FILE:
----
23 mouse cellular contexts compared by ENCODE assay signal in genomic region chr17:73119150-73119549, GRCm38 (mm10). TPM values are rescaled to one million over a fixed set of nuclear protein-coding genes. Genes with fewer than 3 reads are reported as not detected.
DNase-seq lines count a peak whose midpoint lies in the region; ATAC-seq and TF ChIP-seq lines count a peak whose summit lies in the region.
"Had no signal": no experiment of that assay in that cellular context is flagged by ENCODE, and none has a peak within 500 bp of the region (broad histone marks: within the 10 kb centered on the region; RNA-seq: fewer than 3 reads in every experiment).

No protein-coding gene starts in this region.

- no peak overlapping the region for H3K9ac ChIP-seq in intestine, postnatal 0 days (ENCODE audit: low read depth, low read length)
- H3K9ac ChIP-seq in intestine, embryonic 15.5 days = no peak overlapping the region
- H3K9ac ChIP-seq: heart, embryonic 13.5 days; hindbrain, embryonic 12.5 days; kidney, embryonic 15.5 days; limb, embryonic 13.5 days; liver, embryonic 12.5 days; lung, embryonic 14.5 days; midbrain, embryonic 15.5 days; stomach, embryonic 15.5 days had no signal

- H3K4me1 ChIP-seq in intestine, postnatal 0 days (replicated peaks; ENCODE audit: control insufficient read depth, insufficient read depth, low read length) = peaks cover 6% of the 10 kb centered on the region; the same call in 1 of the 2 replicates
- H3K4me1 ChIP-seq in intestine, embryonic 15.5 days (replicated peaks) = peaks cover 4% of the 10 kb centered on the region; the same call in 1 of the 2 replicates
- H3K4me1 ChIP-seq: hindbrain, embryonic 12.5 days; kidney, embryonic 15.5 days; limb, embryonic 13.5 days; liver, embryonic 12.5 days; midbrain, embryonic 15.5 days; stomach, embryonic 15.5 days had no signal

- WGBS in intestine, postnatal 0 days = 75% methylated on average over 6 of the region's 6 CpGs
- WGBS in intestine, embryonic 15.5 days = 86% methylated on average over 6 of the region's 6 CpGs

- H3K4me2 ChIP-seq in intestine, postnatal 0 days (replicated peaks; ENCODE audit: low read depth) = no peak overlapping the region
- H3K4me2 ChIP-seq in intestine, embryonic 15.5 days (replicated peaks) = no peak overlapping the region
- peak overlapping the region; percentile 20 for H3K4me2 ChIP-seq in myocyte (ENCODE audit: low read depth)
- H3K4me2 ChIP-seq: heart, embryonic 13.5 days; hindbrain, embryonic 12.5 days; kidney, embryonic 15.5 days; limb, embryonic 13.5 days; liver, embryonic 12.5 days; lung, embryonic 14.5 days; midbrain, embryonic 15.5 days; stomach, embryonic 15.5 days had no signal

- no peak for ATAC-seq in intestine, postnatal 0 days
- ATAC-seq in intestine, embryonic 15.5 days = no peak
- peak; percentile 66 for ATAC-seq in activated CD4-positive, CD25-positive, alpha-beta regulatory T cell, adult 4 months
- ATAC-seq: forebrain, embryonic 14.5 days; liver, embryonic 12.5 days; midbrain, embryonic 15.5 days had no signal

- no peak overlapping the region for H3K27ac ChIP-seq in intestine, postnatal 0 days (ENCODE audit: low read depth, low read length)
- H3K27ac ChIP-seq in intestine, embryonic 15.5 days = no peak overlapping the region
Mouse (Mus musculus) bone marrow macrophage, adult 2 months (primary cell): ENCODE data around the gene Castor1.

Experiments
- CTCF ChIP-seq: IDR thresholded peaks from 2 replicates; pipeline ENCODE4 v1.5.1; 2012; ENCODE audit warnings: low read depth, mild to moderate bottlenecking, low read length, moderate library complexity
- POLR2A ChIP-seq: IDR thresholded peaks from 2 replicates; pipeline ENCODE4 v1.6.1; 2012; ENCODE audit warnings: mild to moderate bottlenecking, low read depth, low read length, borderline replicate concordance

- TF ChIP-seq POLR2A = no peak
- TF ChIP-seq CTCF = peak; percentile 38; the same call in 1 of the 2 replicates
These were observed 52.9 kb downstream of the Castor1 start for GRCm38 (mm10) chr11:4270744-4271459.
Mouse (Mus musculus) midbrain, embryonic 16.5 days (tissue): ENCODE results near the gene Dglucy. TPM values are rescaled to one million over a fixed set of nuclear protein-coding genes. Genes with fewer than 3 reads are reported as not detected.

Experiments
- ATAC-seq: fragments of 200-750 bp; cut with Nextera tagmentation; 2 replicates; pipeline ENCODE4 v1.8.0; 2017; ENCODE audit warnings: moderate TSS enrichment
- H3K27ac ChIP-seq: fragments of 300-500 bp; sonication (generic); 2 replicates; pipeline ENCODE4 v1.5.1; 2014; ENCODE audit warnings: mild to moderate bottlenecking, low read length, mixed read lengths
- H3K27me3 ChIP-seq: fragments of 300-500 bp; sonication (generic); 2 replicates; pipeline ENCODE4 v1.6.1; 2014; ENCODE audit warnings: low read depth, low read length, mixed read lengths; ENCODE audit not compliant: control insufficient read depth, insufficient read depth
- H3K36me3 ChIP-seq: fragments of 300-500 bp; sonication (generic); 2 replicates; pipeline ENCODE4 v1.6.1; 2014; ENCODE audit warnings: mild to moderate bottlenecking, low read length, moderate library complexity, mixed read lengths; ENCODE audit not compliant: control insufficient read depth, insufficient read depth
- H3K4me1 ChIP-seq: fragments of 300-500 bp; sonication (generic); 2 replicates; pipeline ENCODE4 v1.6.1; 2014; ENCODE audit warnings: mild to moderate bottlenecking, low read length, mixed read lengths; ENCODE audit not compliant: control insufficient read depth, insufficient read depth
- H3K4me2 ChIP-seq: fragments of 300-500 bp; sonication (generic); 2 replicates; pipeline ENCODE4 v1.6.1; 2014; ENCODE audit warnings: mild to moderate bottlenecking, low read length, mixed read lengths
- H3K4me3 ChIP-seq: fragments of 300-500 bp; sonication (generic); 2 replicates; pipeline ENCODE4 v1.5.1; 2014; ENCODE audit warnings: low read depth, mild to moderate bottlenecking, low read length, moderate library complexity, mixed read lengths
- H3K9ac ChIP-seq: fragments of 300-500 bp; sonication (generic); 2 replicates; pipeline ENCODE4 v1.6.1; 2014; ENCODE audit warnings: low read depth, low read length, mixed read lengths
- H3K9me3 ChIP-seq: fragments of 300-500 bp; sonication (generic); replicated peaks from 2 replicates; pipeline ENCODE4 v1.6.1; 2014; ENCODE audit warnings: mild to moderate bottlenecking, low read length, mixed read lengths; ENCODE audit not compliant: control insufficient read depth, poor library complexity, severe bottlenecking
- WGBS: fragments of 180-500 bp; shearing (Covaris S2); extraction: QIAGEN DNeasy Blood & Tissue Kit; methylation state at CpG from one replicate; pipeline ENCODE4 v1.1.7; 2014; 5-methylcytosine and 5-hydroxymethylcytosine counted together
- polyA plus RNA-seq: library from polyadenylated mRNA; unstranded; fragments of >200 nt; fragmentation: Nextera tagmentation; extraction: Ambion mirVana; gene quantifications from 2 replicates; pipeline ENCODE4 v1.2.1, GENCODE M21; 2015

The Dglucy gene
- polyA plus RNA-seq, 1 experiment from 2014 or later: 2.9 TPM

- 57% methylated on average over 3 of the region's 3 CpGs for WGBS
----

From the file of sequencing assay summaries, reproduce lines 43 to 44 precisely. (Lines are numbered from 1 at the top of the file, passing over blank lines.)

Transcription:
The Dglucy gene
- polyA plus RNA-seq, 1 experiment from 2014 or later: 2.9 TPM